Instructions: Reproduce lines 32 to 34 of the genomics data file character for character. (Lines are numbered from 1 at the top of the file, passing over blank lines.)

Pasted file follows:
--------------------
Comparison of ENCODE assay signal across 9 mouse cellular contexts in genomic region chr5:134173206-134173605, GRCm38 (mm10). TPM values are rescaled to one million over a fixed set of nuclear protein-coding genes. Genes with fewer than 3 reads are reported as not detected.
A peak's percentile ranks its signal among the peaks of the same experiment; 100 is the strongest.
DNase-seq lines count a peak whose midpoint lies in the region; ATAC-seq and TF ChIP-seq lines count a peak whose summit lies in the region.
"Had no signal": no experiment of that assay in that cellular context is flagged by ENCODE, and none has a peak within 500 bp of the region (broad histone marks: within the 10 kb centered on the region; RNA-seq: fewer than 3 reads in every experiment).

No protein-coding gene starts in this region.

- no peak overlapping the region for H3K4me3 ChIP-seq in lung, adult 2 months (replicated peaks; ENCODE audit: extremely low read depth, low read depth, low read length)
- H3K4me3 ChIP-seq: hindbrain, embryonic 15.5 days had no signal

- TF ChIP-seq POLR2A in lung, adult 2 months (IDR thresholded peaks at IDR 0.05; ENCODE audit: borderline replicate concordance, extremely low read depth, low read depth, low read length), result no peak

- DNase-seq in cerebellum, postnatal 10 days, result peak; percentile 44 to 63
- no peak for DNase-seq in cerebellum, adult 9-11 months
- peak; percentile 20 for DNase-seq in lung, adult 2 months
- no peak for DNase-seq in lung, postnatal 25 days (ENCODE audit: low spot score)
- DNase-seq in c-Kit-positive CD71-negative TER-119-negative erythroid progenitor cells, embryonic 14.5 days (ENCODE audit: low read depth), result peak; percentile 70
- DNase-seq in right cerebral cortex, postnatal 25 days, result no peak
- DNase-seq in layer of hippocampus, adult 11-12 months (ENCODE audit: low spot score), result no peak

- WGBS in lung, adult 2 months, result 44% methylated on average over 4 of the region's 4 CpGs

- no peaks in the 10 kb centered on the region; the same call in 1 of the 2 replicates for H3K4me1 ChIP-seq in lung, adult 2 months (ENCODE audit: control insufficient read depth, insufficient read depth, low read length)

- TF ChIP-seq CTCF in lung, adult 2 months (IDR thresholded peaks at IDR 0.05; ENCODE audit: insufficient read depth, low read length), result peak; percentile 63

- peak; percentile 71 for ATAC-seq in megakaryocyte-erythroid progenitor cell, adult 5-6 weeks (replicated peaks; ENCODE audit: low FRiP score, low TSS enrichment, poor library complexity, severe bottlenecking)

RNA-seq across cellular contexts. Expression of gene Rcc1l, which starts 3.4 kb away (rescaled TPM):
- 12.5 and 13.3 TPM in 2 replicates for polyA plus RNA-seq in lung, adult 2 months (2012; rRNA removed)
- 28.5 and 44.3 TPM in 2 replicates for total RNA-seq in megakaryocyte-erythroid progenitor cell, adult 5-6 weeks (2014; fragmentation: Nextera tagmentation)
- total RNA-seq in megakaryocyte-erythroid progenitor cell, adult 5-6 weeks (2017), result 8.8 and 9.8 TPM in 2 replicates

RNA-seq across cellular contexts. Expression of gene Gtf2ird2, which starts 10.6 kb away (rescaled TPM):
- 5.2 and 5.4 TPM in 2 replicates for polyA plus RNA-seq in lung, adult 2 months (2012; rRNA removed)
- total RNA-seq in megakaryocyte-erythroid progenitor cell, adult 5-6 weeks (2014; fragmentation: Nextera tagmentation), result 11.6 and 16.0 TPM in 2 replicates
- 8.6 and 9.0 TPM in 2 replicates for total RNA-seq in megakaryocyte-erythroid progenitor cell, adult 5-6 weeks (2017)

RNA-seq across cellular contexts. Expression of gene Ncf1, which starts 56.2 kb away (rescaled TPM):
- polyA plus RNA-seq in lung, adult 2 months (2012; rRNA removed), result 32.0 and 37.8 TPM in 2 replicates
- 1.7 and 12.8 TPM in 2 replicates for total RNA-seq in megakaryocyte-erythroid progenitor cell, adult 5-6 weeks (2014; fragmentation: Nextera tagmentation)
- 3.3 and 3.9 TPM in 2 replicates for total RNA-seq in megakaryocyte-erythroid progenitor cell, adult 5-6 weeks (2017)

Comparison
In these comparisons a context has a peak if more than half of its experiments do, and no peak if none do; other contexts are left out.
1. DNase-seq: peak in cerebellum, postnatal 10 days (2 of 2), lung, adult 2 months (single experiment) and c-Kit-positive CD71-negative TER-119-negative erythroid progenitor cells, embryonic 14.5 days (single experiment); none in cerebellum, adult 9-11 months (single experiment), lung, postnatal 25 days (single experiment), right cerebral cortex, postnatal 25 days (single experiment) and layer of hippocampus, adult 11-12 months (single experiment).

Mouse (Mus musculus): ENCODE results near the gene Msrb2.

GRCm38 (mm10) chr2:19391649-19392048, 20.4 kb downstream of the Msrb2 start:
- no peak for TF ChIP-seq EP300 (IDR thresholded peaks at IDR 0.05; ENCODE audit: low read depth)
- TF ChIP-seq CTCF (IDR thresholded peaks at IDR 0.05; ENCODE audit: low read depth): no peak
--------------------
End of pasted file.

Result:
Comparison
In these comparisons a context has a peak if more than half of its experiments do, and no peak if none do; other contexts are left out.
1. DNase-seq: peak in cerebellum, postnatal 10 days (2 of 2), lung, adult 2 months (single experiment) and c-Kit-positive CD71-negative TER-119-negative erythroid progenitor cells, embryonic 14.5 days (single experiment); none in cerebellum, adult 9-11 months (single experiment), lung, postnatal 25 days (single experiment), right cerebral cortex, postnatal 25 days (single experiment) and layer of hippocampus, adult 11-12 months (single experiment).